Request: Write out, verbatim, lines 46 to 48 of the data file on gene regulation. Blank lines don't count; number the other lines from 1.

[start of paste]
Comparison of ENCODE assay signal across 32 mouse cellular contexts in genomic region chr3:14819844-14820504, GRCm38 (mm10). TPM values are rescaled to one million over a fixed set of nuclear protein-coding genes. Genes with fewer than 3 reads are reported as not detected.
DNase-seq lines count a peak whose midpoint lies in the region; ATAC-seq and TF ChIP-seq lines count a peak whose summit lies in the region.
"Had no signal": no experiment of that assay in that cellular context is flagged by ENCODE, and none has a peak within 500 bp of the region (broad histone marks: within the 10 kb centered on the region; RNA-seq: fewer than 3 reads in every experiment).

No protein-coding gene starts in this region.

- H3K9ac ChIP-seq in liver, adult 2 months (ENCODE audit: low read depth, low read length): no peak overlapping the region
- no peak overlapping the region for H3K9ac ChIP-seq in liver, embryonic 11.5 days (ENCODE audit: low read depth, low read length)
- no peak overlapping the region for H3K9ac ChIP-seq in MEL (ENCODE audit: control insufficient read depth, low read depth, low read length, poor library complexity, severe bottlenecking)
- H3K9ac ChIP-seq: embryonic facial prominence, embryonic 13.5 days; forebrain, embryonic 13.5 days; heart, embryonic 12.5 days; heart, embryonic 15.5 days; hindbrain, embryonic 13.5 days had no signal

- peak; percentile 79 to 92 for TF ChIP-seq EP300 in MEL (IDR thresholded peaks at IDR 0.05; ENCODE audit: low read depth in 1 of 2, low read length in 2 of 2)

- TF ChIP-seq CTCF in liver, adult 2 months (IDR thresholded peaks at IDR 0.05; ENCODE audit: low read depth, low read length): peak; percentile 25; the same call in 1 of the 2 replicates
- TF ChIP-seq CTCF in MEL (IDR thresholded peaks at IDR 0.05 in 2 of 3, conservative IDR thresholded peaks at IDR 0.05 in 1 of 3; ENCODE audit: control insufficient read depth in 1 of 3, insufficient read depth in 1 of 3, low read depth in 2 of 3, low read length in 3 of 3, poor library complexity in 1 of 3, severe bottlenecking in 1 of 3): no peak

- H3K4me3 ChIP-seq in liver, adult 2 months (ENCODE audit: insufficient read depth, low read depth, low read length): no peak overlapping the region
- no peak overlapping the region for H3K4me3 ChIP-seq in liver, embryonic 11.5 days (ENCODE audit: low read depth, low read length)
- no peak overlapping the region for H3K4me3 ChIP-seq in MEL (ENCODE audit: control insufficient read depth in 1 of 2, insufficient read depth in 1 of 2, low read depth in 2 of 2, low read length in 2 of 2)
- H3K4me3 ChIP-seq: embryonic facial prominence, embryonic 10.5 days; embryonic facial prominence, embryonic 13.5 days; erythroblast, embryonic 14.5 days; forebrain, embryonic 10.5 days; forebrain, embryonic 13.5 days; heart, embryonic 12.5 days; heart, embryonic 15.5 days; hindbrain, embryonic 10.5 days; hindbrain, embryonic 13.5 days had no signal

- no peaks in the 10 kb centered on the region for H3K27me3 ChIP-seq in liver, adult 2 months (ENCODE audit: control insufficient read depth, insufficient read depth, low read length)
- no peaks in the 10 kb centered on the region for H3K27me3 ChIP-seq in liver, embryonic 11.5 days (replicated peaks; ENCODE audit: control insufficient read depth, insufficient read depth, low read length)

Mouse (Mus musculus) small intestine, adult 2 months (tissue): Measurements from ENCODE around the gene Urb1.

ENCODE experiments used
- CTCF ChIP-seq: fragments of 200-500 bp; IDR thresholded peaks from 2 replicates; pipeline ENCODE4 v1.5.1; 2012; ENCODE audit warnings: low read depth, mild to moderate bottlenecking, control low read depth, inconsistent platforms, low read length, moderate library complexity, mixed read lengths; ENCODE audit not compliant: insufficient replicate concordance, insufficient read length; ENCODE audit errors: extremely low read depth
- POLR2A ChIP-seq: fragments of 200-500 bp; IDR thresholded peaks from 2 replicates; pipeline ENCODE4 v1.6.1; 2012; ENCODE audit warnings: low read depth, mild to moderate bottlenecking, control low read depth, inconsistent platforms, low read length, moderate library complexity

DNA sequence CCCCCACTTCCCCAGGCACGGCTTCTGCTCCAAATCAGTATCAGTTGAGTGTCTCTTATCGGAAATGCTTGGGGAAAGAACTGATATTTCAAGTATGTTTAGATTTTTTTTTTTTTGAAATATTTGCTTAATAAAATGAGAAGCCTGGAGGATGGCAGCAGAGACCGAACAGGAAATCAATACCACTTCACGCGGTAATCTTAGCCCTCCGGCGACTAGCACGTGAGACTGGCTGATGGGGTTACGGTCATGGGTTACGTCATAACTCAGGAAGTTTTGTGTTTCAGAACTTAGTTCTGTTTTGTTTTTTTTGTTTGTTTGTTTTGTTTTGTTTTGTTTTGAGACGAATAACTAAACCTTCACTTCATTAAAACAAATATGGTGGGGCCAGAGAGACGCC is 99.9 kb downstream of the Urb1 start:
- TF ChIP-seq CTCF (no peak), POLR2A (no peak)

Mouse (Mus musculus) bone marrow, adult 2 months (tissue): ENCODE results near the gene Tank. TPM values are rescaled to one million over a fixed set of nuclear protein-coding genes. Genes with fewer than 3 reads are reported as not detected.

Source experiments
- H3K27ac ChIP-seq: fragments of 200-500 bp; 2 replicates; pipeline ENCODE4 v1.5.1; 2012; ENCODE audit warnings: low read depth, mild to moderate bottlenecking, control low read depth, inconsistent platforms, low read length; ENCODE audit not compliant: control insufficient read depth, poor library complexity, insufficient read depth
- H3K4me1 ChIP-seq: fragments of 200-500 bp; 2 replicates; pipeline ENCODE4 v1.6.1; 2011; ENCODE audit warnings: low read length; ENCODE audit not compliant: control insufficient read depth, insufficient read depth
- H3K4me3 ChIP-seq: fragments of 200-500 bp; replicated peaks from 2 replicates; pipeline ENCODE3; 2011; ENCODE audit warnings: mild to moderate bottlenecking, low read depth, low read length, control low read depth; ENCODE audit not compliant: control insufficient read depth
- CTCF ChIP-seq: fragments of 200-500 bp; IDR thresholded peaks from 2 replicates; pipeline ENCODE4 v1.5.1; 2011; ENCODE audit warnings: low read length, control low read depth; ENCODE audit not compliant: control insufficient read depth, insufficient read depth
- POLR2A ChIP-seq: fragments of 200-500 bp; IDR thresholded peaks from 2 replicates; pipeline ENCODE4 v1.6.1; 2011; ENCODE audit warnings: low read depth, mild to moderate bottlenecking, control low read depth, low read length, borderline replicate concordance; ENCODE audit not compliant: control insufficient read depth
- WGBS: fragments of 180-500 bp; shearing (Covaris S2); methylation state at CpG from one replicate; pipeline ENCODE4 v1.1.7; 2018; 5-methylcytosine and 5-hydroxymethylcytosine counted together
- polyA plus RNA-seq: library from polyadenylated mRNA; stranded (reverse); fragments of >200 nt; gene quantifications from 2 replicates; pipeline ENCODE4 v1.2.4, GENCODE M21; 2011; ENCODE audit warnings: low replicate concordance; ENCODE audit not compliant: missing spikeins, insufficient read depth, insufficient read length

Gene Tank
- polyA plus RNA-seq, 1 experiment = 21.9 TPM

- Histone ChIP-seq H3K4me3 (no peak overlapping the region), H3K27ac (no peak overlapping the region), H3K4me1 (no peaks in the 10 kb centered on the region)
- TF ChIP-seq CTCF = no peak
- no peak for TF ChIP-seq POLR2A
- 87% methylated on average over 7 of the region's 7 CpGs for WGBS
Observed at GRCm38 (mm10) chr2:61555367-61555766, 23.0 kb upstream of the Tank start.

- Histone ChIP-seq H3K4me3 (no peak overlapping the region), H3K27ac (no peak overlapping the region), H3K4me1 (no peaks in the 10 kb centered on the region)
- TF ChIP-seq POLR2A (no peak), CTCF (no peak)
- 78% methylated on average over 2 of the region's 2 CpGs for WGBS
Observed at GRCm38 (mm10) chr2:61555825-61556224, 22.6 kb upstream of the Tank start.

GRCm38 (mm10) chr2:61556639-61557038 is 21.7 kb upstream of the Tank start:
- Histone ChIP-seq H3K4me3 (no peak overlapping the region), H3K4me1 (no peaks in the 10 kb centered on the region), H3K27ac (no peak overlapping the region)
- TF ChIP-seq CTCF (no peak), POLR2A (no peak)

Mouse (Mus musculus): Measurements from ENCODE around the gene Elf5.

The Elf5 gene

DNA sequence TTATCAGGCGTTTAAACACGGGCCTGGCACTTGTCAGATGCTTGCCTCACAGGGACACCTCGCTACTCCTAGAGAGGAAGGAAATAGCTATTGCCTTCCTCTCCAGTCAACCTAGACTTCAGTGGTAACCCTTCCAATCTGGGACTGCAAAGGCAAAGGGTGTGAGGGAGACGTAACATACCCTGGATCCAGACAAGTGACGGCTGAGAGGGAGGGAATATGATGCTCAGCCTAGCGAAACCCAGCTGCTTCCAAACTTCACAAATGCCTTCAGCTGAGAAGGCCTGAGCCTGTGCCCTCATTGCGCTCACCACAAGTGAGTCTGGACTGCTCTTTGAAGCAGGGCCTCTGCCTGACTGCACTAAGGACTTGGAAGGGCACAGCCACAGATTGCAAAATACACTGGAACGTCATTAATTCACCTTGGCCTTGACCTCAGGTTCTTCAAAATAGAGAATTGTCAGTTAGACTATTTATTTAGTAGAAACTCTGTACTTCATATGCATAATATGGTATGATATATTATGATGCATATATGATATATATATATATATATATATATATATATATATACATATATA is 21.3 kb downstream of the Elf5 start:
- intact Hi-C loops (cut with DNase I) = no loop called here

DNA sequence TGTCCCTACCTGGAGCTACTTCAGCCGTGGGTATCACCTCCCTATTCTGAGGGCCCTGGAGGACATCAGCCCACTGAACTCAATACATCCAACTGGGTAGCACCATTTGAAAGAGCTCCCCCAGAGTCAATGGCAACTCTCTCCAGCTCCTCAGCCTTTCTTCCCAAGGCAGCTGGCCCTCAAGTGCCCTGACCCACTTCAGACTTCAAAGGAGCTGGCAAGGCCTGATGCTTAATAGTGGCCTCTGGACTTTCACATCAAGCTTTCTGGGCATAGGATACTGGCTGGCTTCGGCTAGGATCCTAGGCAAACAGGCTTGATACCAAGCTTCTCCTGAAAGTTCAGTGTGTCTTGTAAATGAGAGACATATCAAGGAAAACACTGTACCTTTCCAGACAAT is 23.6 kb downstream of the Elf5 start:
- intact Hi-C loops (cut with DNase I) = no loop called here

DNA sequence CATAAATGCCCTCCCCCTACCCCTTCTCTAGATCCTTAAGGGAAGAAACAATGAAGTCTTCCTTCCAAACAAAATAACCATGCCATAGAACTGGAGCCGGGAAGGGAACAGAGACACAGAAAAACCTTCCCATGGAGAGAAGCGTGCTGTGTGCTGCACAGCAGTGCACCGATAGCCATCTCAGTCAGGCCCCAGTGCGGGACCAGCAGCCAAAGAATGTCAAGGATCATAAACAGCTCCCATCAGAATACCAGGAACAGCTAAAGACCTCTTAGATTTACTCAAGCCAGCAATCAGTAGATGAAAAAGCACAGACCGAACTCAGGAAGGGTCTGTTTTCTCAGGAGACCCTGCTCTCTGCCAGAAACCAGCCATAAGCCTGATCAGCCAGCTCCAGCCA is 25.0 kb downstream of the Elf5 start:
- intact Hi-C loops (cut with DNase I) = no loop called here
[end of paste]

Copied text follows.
- TF ChIP-seq CTCF (no peak), POLR2A (no peak)

Mouse (Mus musculus): Measurements from ENCODE around the gene Elf5.

The Elf5 gene